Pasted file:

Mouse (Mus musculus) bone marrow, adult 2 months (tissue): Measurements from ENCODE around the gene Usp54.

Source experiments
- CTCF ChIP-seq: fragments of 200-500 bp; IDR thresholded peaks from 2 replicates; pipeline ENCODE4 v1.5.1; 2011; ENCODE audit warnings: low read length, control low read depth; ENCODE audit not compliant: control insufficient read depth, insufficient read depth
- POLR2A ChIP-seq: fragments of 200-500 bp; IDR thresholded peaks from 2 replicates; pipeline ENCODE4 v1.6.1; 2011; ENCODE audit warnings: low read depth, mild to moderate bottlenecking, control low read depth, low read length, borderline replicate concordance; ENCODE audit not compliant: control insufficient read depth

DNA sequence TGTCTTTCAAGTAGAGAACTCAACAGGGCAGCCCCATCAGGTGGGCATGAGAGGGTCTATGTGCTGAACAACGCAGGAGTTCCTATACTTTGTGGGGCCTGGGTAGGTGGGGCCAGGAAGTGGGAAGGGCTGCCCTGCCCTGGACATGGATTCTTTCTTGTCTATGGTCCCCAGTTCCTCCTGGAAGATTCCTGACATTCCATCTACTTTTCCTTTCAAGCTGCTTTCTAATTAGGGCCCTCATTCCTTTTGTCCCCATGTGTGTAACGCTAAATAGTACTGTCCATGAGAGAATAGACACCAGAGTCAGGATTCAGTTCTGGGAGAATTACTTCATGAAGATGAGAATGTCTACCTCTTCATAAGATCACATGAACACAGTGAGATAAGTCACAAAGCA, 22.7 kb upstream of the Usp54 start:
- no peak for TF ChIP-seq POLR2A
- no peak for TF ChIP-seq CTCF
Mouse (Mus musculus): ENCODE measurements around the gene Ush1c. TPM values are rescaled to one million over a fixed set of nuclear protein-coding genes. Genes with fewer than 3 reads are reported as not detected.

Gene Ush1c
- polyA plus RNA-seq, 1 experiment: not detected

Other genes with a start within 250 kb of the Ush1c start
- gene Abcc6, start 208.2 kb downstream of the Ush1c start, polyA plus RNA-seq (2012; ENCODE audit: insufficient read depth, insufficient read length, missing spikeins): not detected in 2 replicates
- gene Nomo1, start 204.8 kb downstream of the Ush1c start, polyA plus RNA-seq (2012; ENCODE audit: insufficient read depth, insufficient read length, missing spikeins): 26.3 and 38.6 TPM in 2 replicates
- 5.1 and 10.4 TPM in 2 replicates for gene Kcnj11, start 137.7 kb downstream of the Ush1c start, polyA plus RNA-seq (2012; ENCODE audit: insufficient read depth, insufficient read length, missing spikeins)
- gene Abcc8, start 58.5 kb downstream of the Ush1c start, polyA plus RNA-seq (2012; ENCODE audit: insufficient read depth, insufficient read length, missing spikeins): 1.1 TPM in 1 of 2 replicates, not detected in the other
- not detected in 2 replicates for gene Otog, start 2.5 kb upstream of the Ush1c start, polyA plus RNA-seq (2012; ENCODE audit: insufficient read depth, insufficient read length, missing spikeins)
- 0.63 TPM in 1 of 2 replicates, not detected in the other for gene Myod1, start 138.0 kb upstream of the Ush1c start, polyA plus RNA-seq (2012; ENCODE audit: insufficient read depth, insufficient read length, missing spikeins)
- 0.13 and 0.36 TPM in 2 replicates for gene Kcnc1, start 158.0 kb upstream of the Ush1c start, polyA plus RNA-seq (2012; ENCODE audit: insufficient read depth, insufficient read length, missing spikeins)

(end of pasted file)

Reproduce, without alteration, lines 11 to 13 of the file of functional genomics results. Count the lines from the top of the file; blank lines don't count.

Other genes with a start within 250 kb of the Ush1c start
- gene Abcc6, start 208.2 kb downstream of the Ush1c start, polyA plus RNA-seq (2012; ENCODE audit: insufficient read depth, insufficient read length, missing spikeins): not detected in 2 replicates
- gene Nomo1, start 204.8 kb downstream of the Ush1c start, polyA plus RNA-seq (2012; ENCODE audit: insufficient read depth, insufficient read length, missing spikeins): 26.3 and 38.6 TPM in 2 replicates